The problem with bugs in infrastructure code like this is that they almost certainly don’t have any automated test coverage because writing them is really hard [3]. In fact testing this kind of issue can be arduous even when done manually as you need to control the middleware which might be outside your control or just something which sits in the background ticking away and therefore is almost invisible unless you wrote the original code or have had to fix it before. Throw in the fact that the bug wasn’t a showstopper and it’s easy to see how you could apply Sir Tony Hoare’s principle about code “being so simple there are no obvious bugs” and just push the change out based on the ability to compile the code and the fact that it doesn’t make matters any worse (you can show you’ve not broken the ability to connect to the queue).

Of course when the problem shows up in production again you’ll know that you never really fixed the problem and you’ll have to go around the loop once more, but do what you should have done first time around as the second outage will no doubt have made a few more people annoyed.

Another Bug

Unsurprisingly the simple code change suggested by the ticket actually had no effect at all when we came to test it, and this sudden realisation that we didn’t really understand what was going on was the impetus needed to take a step back and start again from the beginning.

Whilst performing a quick disconnection test (by bouncing the middleware) we noticed that the queue was behaving weirdly and not backing up like it said in the bug report. Another rabbit hole later [4] and we discover that the queue was not set-up to be durable, which in itself turned out to be another bug.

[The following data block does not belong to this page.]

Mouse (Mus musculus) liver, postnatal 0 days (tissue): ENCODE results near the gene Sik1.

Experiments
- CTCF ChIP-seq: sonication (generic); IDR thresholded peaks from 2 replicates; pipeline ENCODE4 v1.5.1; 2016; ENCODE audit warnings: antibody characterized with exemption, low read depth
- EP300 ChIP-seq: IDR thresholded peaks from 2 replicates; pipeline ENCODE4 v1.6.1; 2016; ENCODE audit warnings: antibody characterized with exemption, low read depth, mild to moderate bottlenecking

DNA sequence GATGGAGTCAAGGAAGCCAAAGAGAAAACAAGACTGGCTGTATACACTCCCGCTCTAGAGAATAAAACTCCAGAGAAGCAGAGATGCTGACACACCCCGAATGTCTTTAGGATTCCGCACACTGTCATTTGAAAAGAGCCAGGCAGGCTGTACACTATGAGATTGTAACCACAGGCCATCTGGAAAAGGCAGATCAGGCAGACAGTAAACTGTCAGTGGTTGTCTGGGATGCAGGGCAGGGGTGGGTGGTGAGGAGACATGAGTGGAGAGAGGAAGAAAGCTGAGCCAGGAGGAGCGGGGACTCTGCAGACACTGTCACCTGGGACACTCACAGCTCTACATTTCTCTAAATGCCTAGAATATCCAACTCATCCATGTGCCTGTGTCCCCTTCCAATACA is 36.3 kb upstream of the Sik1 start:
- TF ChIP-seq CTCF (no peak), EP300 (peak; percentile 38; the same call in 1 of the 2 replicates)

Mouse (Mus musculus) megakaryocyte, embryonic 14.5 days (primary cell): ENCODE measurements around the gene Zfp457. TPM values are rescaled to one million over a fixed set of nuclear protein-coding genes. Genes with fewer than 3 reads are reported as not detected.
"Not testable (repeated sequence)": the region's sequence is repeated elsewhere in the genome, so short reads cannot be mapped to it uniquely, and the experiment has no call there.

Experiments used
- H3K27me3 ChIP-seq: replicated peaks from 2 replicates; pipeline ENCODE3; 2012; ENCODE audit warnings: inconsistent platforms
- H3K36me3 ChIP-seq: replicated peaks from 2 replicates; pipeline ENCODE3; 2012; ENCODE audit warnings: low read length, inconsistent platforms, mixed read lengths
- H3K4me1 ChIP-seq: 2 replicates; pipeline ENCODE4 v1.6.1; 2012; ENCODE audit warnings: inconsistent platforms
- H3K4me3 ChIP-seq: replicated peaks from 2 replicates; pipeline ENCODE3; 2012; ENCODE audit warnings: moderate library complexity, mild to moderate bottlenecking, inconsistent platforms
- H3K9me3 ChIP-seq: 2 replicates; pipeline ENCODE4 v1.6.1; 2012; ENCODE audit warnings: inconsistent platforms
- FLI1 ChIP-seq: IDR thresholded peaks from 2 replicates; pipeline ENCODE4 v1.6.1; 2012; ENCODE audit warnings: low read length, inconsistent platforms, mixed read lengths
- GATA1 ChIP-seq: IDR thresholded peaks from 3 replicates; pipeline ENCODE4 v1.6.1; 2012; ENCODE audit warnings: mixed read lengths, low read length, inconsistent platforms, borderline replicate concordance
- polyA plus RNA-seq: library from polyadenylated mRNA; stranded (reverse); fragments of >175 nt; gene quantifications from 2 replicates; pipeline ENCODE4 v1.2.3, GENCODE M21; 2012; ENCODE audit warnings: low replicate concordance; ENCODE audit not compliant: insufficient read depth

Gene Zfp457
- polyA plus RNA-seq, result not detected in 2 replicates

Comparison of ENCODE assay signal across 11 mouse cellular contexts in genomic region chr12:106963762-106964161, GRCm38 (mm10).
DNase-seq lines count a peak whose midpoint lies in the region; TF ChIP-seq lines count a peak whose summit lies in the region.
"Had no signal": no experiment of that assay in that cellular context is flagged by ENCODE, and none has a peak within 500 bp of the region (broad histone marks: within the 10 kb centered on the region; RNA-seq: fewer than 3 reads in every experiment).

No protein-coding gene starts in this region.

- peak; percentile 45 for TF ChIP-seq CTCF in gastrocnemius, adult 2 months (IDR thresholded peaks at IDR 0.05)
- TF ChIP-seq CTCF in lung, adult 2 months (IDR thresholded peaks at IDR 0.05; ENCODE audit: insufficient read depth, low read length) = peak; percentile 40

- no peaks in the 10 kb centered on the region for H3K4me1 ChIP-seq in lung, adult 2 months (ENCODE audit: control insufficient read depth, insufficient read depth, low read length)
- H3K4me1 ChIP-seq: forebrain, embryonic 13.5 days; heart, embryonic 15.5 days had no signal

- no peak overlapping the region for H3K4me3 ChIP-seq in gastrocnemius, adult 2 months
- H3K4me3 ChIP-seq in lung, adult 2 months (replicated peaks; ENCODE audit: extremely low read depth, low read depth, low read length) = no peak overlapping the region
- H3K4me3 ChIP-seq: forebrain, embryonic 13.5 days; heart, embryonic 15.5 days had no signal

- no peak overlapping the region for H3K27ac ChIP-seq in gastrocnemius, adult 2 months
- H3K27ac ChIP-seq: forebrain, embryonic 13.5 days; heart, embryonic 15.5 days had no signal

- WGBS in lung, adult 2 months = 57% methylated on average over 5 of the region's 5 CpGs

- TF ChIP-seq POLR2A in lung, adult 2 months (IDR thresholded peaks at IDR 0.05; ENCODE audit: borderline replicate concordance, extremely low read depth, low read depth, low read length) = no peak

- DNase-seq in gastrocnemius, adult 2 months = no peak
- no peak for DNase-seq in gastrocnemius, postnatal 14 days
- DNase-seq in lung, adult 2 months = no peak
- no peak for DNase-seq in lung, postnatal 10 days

Eventually we find a way to reproduce the problem and in the process we learn a bit more about how the middleware and message consumer library both work. However we still don’t understand why the new dispatcher configuration does not appear to be working. Luckily the library is open source and so we can debug the issue ourselves and see what is going on under the hood.

The Real Fix

Who would have guessed that internally the message consumer library had another retry and circuit breaker policy that was used to control the (re)connection attempts to the message queue broker. Unlike the dispatcher thread error recovery policy, which was configured explicitly, the message queue connection policy was controlled by a couple of defaulted arguments on the connection configuration object constructor [5].